Director of the Hong Kong Observatory, Mr Lam Chiu-ying, and Consul-General of Japan in Hong Kong, Mr Shigekazu Sato, today (August 30) officiated at the ceremony to commemorate the opening of a new satellite reception system.
The system receives cloud images from Japan's new-generation Geostationary Meteorological Satellite - the Multi-functional Transport Satellite-1R. The first Geostationary Meteorological Satellite for the Asia and Pacific regions was operated by the Japan Meteorological Agency (JMA), starting 30 years ago in 1977.
The Observatory also enhanced the provision of satellite images on its website. The coverage of satellite images is extended to encompass a larger area over the western north Pacific. All tropical cyclones mentioned in the Observatory's weather forecast bulletins can be seen in the satellite images on the following webpage:
Mr Lam said the reception of cloud images from Japan's Geostationary Meteorological Satellite some three decades ago revolutionised the approach to weather forecasting. "Through the cloud images, the weather forecasters gain a global view from space of the location and evolution of weather systems, especially typhoons. These images are now indispensable for our weather warning services," he said.
Co-operation between the Observatory and JMA dated back to half a century ago, Mr Lam said, starting with instrument inter-comparison and weather information exchange through a point-to-point circuit linking the Observatory and JMA. "Now it encompasses a wider range of activities, of which meteorological satellites and numerical weather prediction are the most outstanding examples. We are grateful to JMA for its persistent and generous support through the years."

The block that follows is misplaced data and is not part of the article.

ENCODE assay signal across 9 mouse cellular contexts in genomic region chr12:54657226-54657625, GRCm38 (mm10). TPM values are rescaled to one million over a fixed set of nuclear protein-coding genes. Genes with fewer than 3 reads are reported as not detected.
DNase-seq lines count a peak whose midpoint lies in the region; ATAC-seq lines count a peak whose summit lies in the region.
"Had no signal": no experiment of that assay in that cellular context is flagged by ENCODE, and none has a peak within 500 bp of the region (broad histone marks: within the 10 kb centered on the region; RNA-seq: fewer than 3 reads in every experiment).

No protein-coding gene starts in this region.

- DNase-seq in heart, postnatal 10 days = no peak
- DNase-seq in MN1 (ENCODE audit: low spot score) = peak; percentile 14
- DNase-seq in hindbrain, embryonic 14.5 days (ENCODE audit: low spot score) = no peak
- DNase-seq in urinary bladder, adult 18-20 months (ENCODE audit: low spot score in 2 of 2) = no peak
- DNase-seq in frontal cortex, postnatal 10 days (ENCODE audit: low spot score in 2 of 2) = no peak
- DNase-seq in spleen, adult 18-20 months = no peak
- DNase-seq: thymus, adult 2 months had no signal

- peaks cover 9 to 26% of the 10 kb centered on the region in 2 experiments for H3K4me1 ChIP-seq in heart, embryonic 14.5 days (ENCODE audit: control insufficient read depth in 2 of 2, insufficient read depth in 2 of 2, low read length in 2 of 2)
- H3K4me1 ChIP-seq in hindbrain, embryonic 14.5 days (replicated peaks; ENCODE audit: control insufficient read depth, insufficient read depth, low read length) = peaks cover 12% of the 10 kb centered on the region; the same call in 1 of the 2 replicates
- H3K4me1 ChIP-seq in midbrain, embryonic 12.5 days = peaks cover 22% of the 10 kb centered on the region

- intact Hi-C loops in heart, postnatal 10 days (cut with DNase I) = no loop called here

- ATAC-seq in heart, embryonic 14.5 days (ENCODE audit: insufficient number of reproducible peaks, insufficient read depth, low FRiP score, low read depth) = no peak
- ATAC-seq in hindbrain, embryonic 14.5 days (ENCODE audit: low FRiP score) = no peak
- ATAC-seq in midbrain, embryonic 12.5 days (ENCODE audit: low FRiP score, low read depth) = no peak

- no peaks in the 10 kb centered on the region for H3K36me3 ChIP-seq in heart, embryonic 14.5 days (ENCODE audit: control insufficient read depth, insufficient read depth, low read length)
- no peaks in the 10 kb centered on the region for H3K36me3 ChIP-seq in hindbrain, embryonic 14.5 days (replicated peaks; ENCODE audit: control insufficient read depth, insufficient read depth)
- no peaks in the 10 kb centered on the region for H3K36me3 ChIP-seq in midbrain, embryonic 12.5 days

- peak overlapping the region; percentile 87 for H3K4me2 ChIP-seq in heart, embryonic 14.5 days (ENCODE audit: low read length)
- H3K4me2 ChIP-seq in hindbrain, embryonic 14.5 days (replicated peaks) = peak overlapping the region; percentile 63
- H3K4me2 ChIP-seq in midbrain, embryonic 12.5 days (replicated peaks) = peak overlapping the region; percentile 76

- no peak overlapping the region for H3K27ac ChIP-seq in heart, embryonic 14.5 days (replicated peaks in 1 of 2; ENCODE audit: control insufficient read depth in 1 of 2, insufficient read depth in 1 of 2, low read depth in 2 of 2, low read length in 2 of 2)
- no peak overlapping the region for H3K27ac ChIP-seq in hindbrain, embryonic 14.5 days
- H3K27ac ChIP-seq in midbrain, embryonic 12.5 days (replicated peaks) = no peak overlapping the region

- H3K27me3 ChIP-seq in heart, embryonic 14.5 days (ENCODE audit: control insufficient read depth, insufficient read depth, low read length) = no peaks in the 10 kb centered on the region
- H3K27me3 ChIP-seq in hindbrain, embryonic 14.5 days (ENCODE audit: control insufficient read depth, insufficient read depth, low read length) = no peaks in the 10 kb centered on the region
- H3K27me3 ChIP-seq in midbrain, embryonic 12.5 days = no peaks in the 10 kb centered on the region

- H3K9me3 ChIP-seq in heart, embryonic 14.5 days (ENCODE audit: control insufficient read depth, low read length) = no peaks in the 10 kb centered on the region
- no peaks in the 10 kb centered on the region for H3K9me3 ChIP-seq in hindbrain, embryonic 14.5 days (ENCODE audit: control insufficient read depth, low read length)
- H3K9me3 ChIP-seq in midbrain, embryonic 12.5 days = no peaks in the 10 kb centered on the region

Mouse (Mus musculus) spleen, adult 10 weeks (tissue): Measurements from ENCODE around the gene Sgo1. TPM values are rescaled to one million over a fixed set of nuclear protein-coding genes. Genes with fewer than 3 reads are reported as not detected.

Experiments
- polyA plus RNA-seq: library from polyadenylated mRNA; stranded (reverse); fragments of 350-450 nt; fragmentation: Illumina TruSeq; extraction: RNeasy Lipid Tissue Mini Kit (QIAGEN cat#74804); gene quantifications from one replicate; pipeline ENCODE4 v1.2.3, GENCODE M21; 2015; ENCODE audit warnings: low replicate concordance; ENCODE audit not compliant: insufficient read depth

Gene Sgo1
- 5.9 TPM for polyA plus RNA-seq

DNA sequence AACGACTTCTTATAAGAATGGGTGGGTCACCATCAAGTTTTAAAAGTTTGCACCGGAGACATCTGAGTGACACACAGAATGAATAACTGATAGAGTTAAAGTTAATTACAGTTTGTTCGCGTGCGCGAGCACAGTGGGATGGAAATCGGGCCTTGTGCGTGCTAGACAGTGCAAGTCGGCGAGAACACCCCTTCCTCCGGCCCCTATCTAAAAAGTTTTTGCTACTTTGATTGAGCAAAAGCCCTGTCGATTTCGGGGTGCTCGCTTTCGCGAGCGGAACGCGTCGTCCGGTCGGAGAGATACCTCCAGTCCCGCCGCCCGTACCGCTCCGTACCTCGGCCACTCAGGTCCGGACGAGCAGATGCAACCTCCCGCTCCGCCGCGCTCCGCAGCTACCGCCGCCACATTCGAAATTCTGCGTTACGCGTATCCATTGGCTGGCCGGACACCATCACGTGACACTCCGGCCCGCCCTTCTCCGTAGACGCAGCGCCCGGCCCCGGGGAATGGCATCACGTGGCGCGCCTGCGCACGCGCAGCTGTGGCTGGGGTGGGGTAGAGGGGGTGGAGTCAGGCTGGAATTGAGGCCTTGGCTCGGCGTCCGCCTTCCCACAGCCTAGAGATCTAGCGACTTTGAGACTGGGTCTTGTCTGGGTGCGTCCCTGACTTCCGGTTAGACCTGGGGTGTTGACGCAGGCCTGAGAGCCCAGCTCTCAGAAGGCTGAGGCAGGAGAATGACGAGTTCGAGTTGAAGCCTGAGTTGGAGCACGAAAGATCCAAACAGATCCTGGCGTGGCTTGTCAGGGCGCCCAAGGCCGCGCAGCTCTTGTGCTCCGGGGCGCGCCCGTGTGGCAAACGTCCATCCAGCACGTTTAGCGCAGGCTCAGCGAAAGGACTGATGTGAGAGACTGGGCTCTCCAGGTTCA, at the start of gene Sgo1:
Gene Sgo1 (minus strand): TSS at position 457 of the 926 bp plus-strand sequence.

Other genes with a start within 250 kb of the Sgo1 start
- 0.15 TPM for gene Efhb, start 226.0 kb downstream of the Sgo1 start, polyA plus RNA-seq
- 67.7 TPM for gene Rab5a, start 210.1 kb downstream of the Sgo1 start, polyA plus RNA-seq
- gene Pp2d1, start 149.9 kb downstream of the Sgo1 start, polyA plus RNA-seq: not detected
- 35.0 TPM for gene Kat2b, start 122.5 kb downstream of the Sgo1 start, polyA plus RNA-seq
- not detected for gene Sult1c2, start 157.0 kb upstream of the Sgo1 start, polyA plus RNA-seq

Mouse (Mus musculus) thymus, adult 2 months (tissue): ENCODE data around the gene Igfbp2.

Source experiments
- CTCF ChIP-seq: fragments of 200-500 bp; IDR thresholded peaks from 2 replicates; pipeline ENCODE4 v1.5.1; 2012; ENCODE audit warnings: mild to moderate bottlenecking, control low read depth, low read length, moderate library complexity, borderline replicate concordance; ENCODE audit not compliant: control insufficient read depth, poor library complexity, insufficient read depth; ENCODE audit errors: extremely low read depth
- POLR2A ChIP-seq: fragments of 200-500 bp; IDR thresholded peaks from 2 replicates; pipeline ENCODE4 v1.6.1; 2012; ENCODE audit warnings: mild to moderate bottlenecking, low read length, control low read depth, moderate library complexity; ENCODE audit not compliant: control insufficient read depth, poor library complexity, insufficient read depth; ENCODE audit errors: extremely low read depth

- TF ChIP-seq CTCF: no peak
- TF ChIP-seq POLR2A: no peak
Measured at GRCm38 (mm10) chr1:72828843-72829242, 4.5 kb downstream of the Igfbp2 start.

Mr Sato said he was very glad to officiate at the ceremony and hear about the long history of close co-operation between meteorologists in Hong Kong and Japan. "This long-term relationship is indeed a model for cooperation between meteorological services worldwide," Mr Sato said.
In a message from Japan, Director-General of JMA, Dr Tetsu Hiraki, said it was a great pleasure and honour that the Japan Meteorological Agency has been co-operating with the Hong Kong Observatory to contribute to meteorological services in the world. It was his sincere hope that the friendly co-operation would contribute to enhancing meteorological services of the two services for disaster risk reduction and socio-economic benefit.
Dr Hiraki is a long-time friend of the Observatory. He visited Hong Kong in 1990 to deliver expert lectures on meteorological telecommunications.